Biography All Music GuideWikipedia
All Music Guide:
The production and DJ team known as Frontside was founded by Chris Arkley-Smith and Scott Simon. Though the duo were both into ska and punk while growing up in Australia during the early '80s, both discovered dance music later in the decade and made the switch. While Arkley-Smith concentrated on production, Simon later moved to Germany and began a mixing career. He soon returned Down Under, and the pair formed Frontside in 1995. The single "Dämmerung," an amalgam of techno, acid and big beats, made waves after its inclusion on Sasha & Digweed's Northern Exposure, Vol. 2. The self-titled debut Frontside album appeared in America on Wax Trax! in 1999.
Frontside and backside are surfing, skateboarding, snowboarding and aggressive inline skating terms that are used to describe how a person approaches an obstacle or performs a certain trick. In Aggressive Skating, frontside and backside are types of grinds.
The names frontside and backside originate from surfing where they mean the direction the surfer is facing while surfing a wave. If the surfer is facing the wave, he or she is surfing frontside, otherwise he or she is surfing backside. The terms forehand and backhand are synonyms for frontside and backside but they are only used in surfing.
For performing rotational tricks on flat ground, frontside means that for the first 90-180 degrees of the rotation, the rider rotates to face the direction of travel. For a rider traveling in the "regular" stance (left foot leading), frontside means to rotate counter-clockwise (as seen from above). Conversely, a skater doing a backside rotation/trick is rotating clockwise. The same applies to horizontal board-rotation tricks, where the skater does not rotate: a regular stance skater performing a frontside shove-it spins the board anti-clockwise, as seen from above.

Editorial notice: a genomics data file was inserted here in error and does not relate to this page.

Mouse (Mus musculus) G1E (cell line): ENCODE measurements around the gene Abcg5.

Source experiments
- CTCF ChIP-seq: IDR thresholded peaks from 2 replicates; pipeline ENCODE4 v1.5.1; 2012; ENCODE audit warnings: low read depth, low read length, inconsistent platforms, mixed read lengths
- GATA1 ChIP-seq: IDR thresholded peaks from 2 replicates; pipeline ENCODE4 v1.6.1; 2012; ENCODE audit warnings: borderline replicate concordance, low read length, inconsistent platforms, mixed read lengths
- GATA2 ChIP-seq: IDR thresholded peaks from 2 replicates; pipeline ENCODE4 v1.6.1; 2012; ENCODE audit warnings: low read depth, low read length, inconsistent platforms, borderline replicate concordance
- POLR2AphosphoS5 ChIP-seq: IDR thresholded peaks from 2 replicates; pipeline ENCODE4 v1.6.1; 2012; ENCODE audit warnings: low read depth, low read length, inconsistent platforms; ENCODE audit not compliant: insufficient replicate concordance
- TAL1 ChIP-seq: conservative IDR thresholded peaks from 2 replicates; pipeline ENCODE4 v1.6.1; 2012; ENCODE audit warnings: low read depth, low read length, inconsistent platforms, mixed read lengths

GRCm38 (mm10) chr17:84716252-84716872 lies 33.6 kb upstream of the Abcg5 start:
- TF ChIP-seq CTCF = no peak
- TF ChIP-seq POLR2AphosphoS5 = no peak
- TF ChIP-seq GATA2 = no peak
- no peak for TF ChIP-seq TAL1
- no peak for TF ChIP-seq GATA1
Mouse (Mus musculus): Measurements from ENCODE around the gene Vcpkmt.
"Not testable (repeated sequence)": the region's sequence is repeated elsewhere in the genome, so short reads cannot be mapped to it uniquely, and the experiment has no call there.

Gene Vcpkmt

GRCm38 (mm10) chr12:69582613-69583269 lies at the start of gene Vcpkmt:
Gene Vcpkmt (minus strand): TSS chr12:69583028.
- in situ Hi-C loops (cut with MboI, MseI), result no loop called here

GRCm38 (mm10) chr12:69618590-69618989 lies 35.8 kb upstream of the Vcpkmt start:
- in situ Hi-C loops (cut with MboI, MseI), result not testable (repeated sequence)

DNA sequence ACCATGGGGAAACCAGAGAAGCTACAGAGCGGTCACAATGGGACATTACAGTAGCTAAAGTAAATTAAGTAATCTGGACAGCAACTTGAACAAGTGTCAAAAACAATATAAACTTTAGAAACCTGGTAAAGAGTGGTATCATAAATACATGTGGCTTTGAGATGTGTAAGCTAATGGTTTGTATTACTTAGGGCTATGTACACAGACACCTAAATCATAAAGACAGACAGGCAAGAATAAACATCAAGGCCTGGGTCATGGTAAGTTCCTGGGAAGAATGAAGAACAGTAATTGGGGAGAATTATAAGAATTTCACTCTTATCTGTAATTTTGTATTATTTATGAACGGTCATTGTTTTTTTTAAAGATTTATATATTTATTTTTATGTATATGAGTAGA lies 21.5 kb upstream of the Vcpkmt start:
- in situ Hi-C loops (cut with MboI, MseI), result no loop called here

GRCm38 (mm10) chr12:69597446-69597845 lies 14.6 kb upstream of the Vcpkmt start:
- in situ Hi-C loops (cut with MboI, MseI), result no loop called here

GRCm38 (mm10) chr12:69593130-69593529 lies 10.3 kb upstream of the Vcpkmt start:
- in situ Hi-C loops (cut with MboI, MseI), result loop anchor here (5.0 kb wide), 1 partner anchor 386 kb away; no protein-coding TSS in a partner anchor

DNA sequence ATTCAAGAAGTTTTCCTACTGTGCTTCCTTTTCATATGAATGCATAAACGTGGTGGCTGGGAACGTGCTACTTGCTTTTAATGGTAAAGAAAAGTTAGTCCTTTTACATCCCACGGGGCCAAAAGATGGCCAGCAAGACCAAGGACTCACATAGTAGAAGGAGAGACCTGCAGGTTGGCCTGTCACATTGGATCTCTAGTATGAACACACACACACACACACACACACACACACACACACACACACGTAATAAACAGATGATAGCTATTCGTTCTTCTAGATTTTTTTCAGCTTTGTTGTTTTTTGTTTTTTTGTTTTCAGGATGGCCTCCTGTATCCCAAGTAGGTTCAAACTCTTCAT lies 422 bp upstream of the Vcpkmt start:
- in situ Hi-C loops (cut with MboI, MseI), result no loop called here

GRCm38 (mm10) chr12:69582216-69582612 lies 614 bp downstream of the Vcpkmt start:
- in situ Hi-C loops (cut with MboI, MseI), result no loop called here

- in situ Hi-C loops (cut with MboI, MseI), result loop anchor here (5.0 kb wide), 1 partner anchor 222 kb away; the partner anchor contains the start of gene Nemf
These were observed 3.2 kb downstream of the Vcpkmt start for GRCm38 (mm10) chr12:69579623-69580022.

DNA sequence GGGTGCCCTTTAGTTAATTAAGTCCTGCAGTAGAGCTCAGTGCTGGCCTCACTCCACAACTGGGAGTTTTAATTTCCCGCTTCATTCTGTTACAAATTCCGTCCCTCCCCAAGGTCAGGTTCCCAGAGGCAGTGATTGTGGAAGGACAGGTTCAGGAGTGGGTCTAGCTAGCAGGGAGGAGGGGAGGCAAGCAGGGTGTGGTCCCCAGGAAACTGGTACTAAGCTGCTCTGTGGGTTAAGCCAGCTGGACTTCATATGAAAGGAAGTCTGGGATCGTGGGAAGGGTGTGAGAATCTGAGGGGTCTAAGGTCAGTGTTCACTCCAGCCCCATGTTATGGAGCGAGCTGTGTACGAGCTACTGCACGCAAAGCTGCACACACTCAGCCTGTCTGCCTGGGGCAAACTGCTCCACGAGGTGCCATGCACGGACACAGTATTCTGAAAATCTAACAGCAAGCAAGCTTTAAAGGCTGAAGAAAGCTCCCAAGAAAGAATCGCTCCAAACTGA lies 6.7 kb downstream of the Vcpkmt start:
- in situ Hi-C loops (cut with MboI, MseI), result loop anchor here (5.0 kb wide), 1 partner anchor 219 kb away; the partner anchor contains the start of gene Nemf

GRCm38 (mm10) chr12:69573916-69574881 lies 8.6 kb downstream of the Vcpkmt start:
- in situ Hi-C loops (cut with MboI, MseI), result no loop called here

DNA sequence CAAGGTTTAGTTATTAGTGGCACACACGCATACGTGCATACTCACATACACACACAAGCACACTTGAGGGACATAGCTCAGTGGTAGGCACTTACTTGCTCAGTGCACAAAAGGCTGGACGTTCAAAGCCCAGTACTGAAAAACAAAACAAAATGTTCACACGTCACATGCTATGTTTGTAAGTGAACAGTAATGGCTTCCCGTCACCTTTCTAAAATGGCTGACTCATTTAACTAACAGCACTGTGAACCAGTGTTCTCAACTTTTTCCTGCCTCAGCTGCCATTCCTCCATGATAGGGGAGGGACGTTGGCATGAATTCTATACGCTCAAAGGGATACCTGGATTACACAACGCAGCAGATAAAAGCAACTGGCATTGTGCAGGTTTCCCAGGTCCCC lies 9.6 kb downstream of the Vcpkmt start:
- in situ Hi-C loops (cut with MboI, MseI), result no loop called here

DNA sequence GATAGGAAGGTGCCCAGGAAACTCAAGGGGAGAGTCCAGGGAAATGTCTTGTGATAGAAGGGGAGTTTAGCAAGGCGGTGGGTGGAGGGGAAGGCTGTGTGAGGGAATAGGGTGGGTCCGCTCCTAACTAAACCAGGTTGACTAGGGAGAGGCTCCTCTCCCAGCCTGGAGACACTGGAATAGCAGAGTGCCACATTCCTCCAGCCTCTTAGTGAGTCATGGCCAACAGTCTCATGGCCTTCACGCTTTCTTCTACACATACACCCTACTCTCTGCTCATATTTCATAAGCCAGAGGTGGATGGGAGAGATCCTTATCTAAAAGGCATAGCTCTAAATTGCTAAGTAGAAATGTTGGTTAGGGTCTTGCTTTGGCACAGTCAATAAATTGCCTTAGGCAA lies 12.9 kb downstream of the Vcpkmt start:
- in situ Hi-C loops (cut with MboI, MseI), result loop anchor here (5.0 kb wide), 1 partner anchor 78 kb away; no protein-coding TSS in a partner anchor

When riding fakie/switch, the term is reversed. For example, a rider in the "goofy" stance (right foot leading) does a frontside 180 when he/she rotates 180 degrees clockwise.
When applied to tricks involving obstacles, backside and frontside take on different meaning: the terms define how the obstacle is being approached. For example, when performing a frontside boardslide, "frontside" means that the obstacle (eg rail or ledge) is to the front (the toe-side) of the skateboarder. To carry out a frontside boardslide, a regular-stance skater will rotate slightly clockwise before sliding, facing away from the direction of travel. This is the opposite direction of rotation to a frontside ollie.
In snowboarding, frontside and backside have the same meanings as in skateboarding. When turning, backside is analogous to a toeside turn, and frontside is analogous to a heelside turn.
In the air, backside means that you turn the front of your body into the rotation first and frontside means you turn your back into the rotation first. For example, a left foot forward (or regular) rider would rotate counterclockwise to do a frontside 360 and clockwise to do a backside 360.
Aggressive Inline Skating 
In Aggressive Inline Skating, frontside and backside are used to describe the way the skater's feet are positioned when grinding on an object. For example, if a skater jumps on to grind a ledge with both feet landing on the h-blocks (the grindable area in the middle of the frame), with the toes facing the ledge, the skater is doing a frontside grind. Their whole body will be facing the object.
A backside is much the same, although when the skater jumps on, they will be landing with their back to the object, and with their heels facing the ledge.